First Look: Step Inside Frank Lloyd Wright’s Bachman-Wilson House at Crystal Bridges

“What would Frank do?”

It’s a question that a group of folks at Crystal Bridges Museum of American Art found themselves pondering again and again this past year. Behind the question was a deep-seated desire to stay true to a master architect while completing a near-impossible task: reassembling a 61-year-old Frank Lloyd Wright House that had been dismantled piece by piece before being transported 1,235 miles from the banks of New Jersey’s Millstone River to a parcel of land on the museum’s grounds.

As I exit the museum’s main building on a bright October morning about a month before the house is scheduled to open to the public on Nov. 11 and make my way down the concrete pathway toward the now fully reconstructed Bachman-Wilson House (named for the couple who originally commissioned it from Wright back in 1954) I catch my first glimpse of the structure. My first thought: One thing’s for certain, Frank, er, Mr. Wright would have totally approved of the house’s new location.”

After all, wasn’t “organic architecture” his thing? That is, designing structures that were in harmony with the natural world and humanity. Floating on a generous swath of well-manicured lawn and flanked by the oaks, hickories and maples of the Ozarks, the house certainly seemed in lock step with its natural surroundings.

“The connections to this site are magnificent,” points out one of our tour guides, Niki Stewart, Crystal Bridges’ chief engagement officer and a member of the team tasked with the house’s reconstruction. “The trees and the world you see outside is very similar to what it looked like in Millstone, and the waters of Crystal Spring are about as far away from us now as the Millstone River was when the house was in New Jersey.”

Technically, what I’m seeing as I walk toward the house is the back of it—a concrete block wall banded on top by narrow mahogany-framed “clerestory” windows. (A “clerestory” is a high section of wall that contains windows above eye level.) The fortress-like introduction to the house was by design and meant to ensure privacy for its inhabitants, I later learn.

A stop on the way to the house at the “Welcome Pavilion,” a structure designed and constructed by students from the University of Arkansas’ Fay Jones School of Architecture and Design, informs me that the Bachman-Wilson House is one of 120 low-cost “Usonian” (a term once meant to be synonymous with “the United States”) homes Wright designed for the middle classes.

“Interesting,” I think. “So this 1,700-square-foot house was not designed for the rich and famous, but for regular folks like me.” Indeed, a Usonian home was meant to be affordable, practical and functional, all while organically fitting into its natural environment. In Wright’s own words, the house was to give off the air of having come up from “out of the ground and into the light!”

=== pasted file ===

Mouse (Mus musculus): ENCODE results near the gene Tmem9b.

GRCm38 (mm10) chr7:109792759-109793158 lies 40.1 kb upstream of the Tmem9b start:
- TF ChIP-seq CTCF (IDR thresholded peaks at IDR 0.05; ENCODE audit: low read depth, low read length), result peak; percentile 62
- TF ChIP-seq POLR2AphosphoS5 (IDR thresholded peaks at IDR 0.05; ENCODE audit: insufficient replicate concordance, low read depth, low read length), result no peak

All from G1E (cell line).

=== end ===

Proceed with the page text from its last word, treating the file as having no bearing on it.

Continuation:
However, as already mentioned, this particular Usonian home did not pop up “out of the ground and into the light,” just a stone’s throw from the Crystal Bridges Museum of American Art. In fact, some could argue that it made its way here because it ultimately found itself a little too close to its natural environment, specifically the Millstone River.

When the house’s previous owners, Lawrence and Sharon Tarantino, purchased it in 1988, there had only been one recorded flood. But in 1999, after the couple had meticulously restored the house to its former 1950s glory (he’s an architect, she’s a designer), Hurricane Floyd hit, filling the ground floor with more than five feet of water. By 2013, when the couple approached the museum with an offer to turn over stewardship of the house, six more floods had taken their toll on the structure.

Now, along with being once again in harmony with its natural environment, you could argue that the house is poised to be in the utmost harmony with humanity given that in just a few weeks, anyone and everyone (in increments of 10 at a time) will be welcome to drop in during museum hours, free of charge. And in doing so, they’ll be able to get a sense of what one of the most famous American architects—one that even non-architecture buffs are familiar with—did.

Upon crossing the threshold of the house, the first thing I did was take a peek at the downstairs bedroom, bathroom and kitchen. I was instantly struck by how compact the rooms were. For instance, the hallway leading from the doorway to the bedroom is all of 20 inches. As I wandered through these rooms, memories of the time I’d spent living in New York City apartments came flooding back.

“The kitchen is a workspace and the bedrooms are appendages,” explains Scott Eccleston, director of operations for Crystal Bridges, who has overseen the reconstruction project from its inception. “[Wright] didn’t plan for life to happen in those areas.”

It’s when you step into the living room that you understand where Wright did plan for life to happen. “Feel the decompression of when you go into that living room,” says Eccleston at the exact moment that I step into the space. “Don’t miss that opportunity that he wanted everybody to experience.”